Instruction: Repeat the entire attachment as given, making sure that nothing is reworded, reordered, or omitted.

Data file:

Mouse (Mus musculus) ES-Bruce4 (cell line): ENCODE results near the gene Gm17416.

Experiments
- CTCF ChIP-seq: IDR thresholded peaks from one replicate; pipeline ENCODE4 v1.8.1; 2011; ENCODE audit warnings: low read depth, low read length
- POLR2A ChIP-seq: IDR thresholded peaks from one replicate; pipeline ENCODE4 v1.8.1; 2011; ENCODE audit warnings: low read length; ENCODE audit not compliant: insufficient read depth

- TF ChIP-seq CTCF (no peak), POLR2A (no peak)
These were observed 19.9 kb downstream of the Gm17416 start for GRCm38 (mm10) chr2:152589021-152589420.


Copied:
Mouse (Mus musculus) ES-Bruce4 (cell line): ENCODE results near the gene Gm17416.

Experiments
- CTCF ChIP-seq: IDR thresholded peaks from one replicate; pipeline ENCODE4 v1.8.1; 2011; ENCODE audit warnings: low read depth, low read length
- POLR2A ChIP-seq: IDR thresholded peaks from one replicate; pipeline ENCODE4 v1.8.1; 2011; ENCODE audit warnings: low read length; ENCODE audit not compliant: insufficient read depth

- TF ChIP-seq CTCF (no peak), POLR2A (no peak)
These were observed 19.9 kb downstream of the Gm17416 start for GRCm38 (mm10) chr2:152589021-152589420.